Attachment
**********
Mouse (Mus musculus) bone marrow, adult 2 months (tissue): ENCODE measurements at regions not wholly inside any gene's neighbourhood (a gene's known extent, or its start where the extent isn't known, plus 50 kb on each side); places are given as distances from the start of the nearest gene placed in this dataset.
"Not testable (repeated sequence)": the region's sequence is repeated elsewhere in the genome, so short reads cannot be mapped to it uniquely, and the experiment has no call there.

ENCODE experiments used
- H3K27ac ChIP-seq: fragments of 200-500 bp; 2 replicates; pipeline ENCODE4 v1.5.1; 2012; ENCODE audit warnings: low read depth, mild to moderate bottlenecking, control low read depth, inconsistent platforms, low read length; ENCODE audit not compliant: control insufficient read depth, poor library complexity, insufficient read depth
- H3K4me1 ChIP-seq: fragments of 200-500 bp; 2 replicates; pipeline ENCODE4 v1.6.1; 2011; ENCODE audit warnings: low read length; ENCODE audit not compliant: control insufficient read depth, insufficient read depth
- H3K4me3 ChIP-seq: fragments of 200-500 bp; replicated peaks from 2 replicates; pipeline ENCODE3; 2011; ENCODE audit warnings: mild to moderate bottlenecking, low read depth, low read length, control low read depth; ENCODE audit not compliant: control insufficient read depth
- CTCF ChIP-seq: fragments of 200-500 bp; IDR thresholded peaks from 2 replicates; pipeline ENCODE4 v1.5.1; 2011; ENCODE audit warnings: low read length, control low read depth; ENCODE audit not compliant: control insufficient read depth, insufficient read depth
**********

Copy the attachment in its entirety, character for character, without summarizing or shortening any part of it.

Mouse (Mus musculus) bone marrow, adult 2 months (tissue): ENCODE measurements at regions not wholly inside any gene's neighbourhood (a gene's known extent, or its start where the extent isn't known, plus 50 kb on each side); places are given as distances from the start of the nearest gene placed in this dataset.
"Not testable (repeated sequence)": the region's sequence is repeated elsewhere in the genome, so short reads cannot be mapped to it uniquely, and the experiment has no call there.

ENCODE experiments used
- H3K27ac ChIP-seq: fragments of 200-500 bp; 2 replicates; pipeline ENCODE4 v1.5.1; 2012; ENCODE audit warnings: low read depth, mild to moderate bottlenecking, control low read depth, inconsistent platforms, low read length; ENCODE audit not compliant: control insufficient read depth, poor library complexity, insufficient read depth
- H3K4me1 ChIP-seq: fragments of 200-500 bp; 2 replicates; pipeline ENCODE4 v1.6.1; 2011; ENCODE audit warnings: low read length; ENCODE audit not compliant: control insufficient read depth, insufficient read depth
- H3K4me3 ChIP-seq: fragments of 200-500 bp; replicated peaks from 2 replicates; pipeline ENCODE3; 2011; ENCODE audit warnings: mild to moderate bottlenecking, low read depth, low read length, control low read depth; ENCODE audit not compliant: control insufficient read depth
- CTCF ChIP-seq: fragments of 200-500 bp; IDR thresholded peaks from 2 replicates; pipeline ENCODE4 v1.5.1; 2011; ENCODE audit warnings: low read length, control low read depth; ENCODE audit not compliant: control insufficient read depth, insufficient read depth